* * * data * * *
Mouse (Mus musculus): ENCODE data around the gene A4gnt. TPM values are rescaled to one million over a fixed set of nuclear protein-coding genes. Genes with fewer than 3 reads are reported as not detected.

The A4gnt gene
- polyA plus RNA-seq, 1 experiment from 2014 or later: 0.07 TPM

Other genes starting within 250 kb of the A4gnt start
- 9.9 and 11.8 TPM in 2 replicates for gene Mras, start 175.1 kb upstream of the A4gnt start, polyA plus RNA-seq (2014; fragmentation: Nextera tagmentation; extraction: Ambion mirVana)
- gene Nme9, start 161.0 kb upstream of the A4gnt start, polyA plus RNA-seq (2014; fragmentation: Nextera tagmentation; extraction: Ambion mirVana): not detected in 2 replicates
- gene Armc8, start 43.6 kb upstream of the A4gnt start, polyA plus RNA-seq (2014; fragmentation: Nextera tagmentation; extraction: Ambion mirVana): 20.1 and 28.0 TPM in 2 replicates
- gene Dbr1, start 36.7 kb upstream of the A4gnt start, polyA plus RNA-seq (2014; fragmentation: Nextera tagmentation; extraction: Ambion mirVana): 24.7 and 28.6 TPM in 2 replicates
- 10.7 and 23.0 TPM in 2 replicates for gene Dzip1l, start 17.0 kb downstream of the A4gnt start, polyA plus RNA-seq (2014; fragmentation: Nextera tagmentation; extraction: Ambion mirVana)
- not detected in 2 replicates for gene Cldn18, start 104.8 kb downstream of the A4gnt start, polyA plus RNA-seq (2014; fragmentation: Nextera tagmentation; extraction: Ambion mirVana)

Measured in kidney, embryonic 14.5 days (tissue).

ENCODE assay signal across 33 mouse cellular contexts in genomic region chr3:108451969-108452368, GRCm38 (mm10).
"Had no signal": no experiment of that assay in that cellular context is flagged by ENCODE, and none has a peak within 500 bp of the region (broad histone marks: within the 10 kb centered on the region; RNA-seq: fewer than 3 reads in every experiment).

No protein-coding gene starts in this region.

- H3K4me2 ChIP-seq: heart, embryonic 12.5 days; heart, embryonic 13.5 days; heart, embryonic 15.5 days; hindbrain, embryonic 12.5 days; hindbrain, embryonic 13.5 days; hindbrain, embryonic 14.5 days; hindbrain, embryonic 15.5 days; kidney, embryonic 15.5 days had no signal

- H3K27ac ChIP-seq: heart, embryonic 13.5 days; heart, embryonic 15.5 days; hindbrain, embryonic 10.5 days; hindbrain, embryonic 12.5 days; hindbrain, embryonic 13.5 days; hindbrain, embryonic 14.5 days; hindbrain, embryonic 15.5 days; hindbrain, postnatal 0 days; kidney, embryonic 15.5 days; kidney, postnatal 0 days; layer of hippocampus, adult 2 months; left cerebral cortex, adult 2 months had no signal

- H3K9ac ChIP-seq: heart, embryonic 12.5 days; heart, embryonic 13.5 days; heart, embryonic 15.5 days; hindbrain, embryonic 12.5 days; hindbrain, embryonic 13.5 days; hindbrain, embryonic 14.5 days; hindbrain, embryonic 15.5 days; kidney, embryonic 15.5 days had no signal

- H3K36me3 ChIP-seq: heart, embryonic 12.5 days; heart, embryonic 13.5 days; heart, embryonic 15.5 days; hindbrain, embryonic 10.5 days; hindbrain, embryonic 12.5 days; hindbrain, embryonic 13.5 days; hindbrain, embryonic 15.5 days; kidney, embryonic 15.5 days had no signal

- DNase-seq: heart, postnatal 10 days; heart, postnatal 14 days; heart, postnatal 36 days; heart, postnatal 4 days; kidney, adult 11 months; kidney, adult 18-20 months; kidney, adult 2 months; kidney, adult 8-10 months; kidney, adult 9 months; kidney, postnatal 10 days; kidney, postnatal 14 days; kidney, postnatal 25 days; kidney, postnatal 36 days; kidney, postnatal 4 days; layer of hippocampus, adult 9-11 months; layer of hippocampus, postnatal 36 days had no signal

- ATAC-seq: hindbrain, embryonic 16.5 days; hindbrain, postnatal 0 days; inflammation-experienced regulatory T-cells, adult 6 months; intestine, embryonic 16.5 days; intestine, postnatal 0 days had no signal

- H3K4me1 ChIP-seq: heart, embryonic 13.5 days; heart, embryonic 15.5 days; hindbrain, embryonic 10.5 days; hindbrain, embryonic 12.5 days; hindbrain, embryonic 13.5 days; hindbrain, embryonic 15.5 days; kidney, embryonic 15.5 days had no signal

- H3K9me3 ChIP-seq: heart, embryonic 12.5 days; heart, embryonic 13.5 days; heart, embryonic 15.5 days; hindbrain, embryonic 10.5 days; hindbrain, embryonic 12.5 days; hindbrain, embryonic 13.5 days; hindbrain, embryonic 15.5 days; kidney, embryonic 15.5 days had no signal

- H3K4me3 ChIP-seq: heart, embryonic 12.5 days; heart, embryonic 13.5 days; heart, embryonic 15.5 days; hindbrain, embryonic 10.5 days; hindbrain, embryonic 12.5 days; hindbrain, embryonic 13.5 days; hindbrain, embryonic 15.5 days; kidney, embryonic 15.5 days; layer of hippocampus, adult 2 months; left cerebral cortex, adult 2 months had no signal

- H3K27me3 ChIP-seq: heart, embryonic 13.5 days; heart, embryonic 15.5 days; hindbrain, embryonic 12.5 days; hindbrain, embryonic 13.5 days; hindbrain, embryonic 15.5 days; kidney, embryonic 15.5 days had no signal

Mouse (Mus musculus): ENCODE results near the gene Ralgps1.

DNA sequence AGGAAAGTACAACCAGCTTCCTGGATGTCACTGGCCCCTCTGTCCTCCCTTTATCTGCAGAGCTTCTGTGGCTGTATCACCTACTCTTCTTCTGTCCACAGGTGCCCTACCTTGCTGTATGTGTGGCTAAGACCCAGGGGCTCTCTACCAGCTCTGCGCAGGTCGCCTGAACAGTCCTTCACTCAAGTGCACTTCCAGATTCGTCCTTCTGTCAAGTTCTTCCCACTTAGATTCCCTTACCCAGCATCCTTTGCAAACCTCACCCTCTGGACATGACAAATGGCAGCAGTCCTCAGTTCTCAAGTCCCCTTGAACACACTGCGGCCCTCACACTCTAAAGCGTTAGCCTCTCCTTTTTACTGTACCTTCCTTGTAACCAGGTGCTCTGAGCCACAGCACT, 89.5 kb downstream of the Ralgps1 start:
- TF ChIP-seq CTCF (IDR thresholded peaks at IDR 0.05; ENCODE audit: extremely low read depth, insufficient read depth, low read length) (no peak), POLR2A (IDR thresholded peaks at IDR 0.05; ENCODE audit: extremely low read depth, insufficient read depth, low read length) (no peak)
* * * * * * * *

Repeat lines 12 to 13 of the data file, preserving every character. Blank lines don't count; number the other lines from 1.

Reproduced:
ENCODE assay signal across 33 mouse cellular contexts in genomic region chr3:108451969-108452368, GRCm38 (mm10).
"Had no signal": no experiment of that assay in that cellular context is flagged by ENCODE, and none has a peak within 500 bp of the region (broad histone marks: within the 10 kb centered on the region; RNA-seq: fewer than 3 reads in every experiment).